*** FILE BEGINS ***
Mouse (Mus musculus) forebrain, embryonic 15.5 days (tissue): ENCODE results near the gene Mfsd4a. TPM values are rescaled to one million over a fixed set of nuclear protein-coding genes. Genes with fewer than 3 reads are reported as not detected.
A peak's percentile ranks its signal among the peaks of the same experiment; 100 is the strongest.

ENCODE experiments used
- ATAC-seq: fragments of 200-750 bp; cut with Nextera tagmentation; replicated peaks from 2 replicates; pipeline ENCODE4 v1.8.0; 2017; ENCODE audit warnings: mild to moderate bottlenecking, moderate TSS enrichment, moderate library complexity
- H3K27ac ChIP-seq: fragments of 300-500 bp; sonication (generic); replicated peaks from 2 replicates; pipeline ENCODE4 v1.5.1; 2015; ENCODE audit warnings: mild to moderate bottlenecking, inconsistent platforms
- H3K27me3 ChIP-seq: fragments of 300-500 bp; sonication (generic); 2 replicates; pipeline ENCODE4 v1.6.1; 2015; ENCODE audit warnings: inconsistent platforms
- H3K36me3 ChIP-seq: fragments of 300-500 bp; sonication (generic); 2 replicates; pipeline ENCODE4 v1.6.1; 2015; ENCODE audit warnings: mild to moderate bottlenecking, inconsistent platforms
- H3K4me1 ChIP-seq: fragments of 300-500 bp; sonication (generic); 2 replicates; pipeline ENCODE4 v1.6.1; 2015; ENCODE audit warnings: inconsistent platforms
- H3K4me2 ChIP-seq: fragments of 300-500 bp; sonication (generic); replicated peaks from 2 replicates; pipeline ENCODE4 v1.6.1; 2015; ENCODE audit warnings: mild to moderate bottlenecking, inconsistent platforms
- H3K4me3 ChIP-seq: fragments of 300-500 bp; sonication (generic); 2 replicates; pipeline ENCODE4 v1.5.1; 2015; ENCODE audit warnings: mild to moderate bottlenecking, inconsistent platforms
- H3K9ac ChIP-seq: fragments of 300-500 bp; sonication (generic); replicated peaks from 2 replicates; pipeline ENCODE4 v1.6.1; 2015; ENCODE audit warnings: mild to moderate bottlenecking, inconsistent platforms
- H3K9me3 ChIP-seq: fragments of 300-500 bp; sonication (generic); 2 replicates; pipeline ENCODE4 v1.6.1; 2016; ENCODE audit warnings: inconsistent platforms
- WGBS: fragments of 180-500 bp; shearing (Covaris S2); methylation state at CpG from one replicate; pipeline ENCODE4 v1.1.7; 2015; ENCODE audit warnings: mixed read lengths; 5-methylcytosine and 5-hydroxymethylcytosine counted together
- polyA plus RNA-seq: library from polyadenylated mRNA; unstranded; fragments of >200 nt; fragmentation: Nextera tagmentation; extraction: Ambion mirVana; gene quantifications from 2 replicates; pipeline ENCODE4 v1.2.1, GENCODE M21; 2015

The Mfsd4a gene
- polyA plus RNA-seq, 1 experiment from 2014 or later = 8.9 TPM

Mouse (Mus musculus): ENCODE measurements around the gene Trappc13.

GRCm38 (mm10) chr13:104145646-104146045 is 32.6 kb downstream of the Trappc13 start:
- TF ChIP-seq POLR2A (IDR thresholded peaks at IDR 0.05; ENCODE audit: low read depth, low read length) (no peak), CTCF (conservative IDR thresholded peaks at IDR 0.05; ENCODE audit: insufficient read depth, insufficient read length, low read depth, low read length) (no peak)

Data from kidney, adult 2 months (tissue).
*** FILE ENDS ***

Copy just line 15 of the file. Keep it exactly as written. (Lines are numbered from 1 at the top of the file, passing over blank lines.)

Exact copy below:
The Mfsd4a gene